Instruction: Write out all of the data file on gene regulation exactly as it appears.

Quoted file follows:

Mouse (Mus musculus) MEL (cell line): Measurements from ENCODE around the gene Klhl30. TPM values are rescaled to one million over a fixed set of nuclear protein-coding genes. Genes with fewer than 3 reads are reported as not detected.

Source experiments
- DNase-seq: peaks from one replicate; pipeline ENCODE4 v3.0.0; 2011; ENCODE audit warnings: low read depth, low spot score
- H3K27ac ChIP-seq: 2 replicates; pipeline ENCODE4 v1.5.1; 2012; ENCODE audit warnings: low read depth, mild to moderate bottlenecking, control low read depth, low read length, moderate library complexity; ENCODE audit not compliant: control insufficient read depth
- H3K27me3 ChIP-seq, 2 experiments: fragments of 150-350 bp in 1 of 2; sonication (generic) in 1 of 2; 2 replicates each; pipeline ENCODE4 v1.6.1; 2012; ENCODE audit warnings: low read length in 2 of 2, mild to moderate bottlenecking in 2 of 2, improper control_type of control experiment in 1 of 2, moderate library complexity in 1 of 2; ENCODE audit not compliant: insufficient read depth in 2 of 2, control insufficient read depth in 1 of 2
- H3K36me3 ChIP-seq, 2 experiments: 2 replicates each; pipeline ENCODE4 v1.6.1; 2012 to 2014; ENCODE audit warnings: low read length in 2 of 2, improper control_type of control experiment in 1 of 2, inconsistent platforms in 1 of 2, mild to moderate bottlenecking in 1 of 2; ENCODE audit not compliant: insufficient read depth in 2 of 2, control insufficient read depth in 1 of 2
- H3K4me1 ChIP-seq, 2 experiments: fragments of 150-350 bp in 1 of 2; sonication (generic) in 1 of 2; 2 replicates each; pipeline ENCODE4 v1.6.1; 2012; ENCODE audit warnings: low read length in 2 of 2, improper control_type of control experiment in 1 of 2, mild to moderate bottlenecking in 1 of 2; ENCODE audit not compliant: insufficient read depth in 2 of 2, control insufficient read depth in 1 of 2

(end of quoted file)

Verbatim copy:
Mouse (Mus musculus) MEL (cell line): Measurements from ENCODE around the gene Klhl30. TPM values are rescaled to one million over a fixed set of nuclear protein-coding genes. Genes with fewer than 3 reads are reported as not detected.

Source experiments
- DNase-seq: peaks from one replicate; pipeline ENCODE4 v3.0.0; 2011; ENCODE audit warnings: low read depth, low spot score
- H3K27ac ChIP-seq: 2 replicates; pipeline ENCODE4 v1.5.1; 2012; ENCODE audit warnings: low read depth, mild to moderate bottlenecking, control low read depth, low read length, moderate library complexity; ENCODE audit not compliant: control insufficient read depth
- H3K27me3 ChIP-seq, 2 experiments: fragments of 150-350 bp in 1 of 2; sonication (generic) in 1 of 2; 2 replicates each; pipeline ENCODE4 v1.6.1; 2012; ENCODE audit warnings: low read length in 2 of 2, mild to moderate bottlenecking in 2 of 2, improper control_type of control experiment in 1 of 2, moderate library complexity in 1 of 2; ENCODE audit not compliant: insufficient read depth in 2 of 2, control insufficient read depth in 1 of 2
- H3K36me3 ChIP-seq, 2 experiments: 2 replicates each; pipeline ENCODE4 v1.6.1; 2012 to 2014; ENCODE audit warnings: low read length in 2 of 2, improper control_type of control experiment in 1 of 2, inconsistent platforms in 1 of 2, mild to moderate bottlenecking in 1 of 2; ENCODE audit not compliant: insufficient read depth in 2 of 2, control insufficient read depth in 1 of 2
- H3K4me1 ChIP-seq, 2 experiments: fragments of 150-350 bp in 1 of 2; sonication (generic) in 1 of 2; 2 replicates each; pipeline ENCODE4 v1.6.1; 2012; ENCODE audit warnings: low read length in 2 of 2, improper control_type of control experiment in 1 of 2, mild to moderate bottlenecking in 1 of 2; ENCODE audit not compliant: insufficient read depth in 2 of 2, control insufficient read depth in 1 of 2